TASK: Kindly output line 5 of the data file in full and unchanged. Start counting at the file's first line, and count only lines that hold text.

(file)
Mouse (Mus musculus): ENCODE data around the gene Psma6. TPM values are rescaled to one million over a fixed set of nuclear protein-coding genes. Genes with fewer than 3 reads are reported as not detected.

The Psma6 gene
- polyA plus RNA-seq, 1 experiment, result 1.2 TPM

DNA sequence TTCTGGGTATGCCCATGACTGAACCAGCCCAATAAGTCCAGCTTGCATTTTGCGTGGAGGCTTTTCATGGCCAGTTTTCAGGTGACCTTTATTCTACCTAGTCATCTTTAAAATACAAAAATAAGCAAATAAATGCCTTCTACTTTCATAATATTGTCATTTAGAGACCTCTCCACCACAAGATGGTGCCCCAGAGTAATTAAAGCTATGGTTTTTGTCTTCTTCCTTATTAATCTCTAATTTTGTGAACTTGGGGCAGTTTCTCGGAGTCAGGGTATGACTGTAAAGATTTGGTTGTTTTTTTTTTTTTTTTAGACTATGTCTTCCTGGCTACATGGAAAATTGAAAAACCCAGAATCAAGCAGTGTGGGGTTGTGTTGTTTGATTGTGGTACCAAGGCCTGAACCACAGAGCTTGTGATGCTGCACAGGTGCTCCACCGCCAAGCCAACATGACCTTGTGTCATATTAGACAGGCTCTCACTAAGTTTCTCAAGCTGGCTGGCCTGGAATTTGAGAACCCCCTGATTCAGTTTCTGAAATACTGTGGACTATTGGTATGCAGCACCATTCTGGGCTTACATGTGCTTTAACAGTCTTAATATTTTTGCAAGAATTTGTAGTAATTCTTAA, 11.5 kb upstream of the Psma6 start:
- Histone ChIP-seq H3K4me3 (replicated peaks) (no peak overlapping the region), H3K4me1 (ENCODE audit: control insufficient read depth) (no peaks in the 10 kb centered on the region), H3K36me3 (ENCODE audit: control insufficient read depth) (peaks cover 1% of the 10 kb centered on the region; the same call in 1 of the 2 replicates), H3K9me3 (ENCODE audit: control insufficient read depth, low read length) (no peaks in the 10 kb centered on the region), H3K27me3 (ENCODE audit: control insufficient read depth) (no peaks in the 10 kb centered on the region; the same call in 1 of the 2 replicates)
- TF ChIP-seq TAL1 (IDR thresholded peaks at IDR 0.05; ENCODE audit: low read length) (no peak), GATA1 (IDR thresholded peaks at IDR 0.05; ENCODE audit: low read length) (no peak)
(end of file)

- Histone ChIP-seq H3K4me3 (replicated peaks) (no peak overlapping the region), H3K4me1 (ENCODE audit: control insufficient read depth) (no peaks in the 10 kb centered on the region), H3K36me3 (ENCODE audit: control insufficient read depth) (peaks cover 1% of the 10 kb centered on the region; the same call in 1 of the 2 replicates), H3K9me3 (ENCODE audit: control insufficient read depth, low read length) (no peaks in the 10 kb centered on the region), H3K27me3 (ENCODE audit: control insufficient read depth) (no peaks in the 10 kb centered on the region; the same call in 1 of the 2 replicates)